Could it be that China and the oil rich countries are threatening to finally pull the plug and stop financing our trade deficit, personal savings deficit and government budget deficit?

Why not? China is playing to win. Despite popular belief, they don't need us to consume their products. They can consume the fruits of their production themselves. They've rope-a-doped us long enough and they are going to surprise us with a knockout punch.

Wachovia spurns Citibank for Wells Fargo

Citibank had an exclusive deal to buy parts of Wachovia, with government assistance. Wells Fargo jumped in today and sealed a deal to buy the whole thing for $16 Billion, which is a 79% premium. As a result of the deal, Wells Fargo may lose it's prized "triple-A" credit rating.

Reliable sources have told me that Wells Fargo had stayed away from the most toxic types of FIRST mortgages, so why they would want to buy $100-300 Billion in toxic mortgages is a mystery. Maybe they plan on selling them to the government under the $700 Billion bailout (+$150 Billion of pork, by the way).

As I've blogged exhaustively in the past, Wells Fargo has $85 billion on toxic SECOND mortgages, which are behind toxic first mortgages. These are worthless.

According to this article from Mr. Mortgage, some of Wells Fargo's "prime" mortgages were actually subprime and Alt-A.

Thursday, October 2, 2008

Senate passes bailout

Voltron says:

This version is even worse than the house version. It adds about $140 billion in pork .

It's amazing how quickly the media has turned around and all coverage begins with the premise that the bailout should pass. Why? Because the stock market was a little turbulent? Big deal. Stocks go up and they go down. U.S. stocks trade at a 50% premium to other developed world stocks. Well guess what . . . the pixie dust is gone now and U.S. stocks will probably need to go down by 1/3.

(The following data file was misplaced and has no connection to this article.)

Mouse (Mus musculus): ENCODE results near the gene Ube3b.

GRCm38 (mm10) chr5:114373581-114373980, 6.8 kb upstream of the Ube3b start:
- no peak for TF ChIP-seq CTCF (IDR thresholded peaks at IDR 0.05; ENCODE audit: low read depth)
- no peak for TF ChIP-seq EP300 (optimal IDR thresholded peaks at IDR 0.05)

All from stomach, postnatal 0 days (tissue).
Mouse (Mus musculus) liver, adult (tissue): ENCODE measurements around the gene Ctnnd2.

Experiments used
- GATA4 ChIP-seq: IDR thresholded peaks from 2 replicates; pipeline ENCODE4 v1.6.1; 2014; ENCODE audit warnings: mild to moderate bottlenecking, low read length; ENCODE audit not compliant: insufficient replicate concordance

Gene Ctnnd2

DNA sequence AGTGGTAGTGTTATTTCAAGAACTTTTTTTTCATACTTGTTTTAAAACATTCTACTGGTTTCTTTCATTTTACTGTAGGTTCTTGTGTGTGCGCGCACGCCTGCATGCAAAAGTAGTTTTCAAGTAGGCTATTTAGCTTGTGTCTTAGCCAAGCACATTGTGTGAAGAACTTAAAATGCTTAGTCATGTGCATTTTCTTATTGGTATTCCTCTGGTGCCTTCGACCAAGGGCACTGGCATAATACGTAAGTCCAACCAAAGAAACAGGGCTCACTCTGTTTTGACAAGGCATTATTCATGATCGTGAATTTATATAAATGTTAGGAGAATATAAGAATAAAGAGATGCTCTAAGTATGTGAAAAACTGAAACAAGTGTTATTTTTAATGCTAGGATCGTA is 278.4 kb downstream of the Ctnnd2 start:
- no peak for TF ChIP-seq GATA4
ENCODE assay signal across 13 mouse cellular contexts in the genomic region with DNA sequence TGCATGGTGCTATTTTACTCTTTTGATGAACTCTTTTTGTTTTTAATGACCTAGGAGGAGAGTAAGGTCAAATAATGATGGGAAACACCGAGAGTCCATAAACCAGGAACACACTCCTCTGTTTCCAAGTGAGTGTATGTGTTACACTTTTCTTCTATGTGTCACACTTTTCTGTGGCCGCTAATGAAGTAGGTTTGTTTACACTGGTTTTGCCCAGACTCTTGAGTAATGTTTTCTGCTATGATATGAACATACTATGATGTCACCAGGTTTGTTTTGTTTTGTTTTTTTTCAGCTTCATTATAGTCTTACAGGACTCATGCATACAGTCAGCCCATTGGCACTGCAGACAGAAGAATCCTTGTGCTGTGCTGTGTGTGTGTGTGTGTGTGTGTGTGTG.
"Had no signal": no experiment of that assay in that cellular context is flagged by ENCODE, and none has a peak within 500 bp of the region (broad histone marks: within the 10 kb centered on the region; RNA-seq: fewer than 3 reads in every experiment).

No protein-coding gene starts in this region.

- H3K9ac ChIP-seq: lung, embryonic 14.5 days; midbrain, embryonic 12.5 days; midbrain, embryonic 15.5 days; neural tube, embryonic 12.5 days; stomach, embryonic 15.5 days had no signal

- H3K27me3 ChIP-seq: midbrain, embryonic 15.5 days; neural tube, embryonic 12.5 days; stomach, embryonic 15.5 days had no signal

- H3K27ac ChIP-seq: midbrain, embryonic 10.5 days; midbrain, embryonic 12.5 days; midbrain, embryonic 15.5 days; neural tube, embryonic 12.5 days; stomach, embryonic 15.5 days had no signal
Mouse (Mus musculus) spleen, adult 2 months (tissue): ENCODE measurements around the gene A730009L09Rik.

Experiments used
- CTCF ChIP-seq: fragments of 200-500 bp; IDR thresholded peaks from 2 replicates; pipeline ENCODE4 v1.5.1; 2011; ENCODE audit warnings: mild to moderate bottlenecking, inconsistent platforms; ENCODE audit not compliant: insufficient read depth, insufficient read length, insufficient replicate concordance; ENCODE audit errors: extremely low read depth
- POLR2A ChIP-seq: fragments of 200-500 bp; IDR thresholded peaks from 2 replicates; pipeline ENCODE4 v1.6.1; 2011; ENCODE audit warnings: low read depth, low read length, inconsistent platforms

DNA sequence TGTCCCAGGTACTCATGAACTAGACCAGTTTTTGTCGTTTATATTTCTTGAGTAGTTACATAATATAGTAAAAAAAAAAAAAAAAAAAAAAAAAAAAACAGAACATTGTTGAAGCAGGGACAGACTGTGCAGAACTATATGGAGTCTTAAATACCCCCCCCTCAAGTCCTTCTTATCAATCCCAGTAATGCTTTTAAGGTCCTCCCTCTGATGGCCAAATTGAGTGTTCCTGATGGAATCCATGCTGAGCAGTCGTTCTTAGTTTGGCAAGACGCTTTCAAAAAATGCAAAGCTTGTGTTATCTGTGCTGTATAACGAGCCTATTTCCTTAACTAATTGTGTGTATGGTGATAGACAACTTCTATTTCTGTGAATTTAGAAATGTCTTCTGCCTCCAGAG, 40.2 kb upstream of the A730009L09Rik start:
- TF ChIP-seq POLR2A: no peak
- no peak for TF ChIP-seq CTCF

Folks, the crisis is bad, but the "cure" is worse. It stems from a complete unwillingness to endure any pain whatsoever.

Remember, the government does not have any money to bail out anybody. They are borrowing it from future taxes or printing it and causing inflation.

I mean, if this was such a good idea, why didn't we do it before the crisis, just out of the blue - "hey, let's borrow money give it to the treasury department so they can start a hedge fund!" It doesn't make any sense.

Most importantly, NO ONE, even the authors of this travesty, NO ONE is saying that this bailout will actually work. Only that it "must pass" and "we must stabilize the market". When asked how they came up with the number $700 billion, they treasury officials said “It’s not based on any particular data point,” translation - "we pulled the number out of our @$$"

For every $50 billion the government has spent on bailouts, it has calmed the market for about 1 day, so I figure $700 billion will smooth things over for about 2 weeks. After that the government will double down to 1.4 trillion. There will be outrage and the dollar will start to buckle, but that will probably pass too. A month later, when they ask for 2.8 trillion, they dollar will collapse before it can even be voted on. The Dow will be at 6000 and gold will be 6000 an ounce.

Don't get excited about speculation opportunities, because it will be too late. There will be capital controls passed into law so that you cannot short stocks, export money, buy gold or other commodities. Expect price controls and rationing.

The bailout is a stalling tactic, so that the big shots can get out of their stock positions and out of the dollar before they clamp down and force you to go down with the ship.

Wednesday, October 1, 2008

Reality abandoned

Voltron says: the SEC is proposing to eliminate mark-to-market accounting and officially replace it with mark-to-fantasy

"Suspending mark-to-market accounting, in essence, suspends reality."
Beth Brooke, global vice chair at Ernst & Young LLP, WSJ, Sept 30, 2008

"Blaming fair-value accounting for the credit crisis is a lot like going to a doctor for a diagnosis and then blaming him for telling you that you are sick."
analyst Dane Mott, JPMorgan Chase & Co., Bloomberg

"Suspending the mark-to-market prices is the most irresponsible thing to do. Accounting does not make corporate earnings or balance sheets more volatile. Accounting just increases the transparency of volatility in earnings."
Diane Garnick, Invesco Ltd., Bloomberg